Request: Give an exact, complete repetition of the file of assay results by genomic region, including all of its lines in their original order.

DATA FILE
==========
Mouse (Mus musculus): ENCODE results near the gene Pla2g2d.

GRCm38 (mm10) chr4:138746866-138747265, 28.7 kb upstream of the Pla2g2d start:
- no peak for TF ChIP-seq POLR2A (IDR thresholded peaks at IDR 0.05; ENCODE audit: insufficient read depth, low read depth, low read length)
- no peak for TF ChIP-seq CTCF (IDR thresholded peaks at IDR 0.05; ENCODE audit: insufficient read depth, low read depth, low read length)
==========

Mouse (Mus musculus): ENCODE results near the gene Pla2g2d.

GRCm38 (mm10) chr4:138746866-138747265, 28.7 kb upstream of the Pla2g2d start:
- no peak for TF ChIP-seq POLR2A (IDR thresholded peaks at IDR 0.05; ENCODE audit: insufficient read depth, low read depth, low read length)
- no peak for TF ChIP-seq CTCF (IDR thresholded peaks at IDR 0.05; ENCODE audit: insufficient read depth, low read depth, low read length)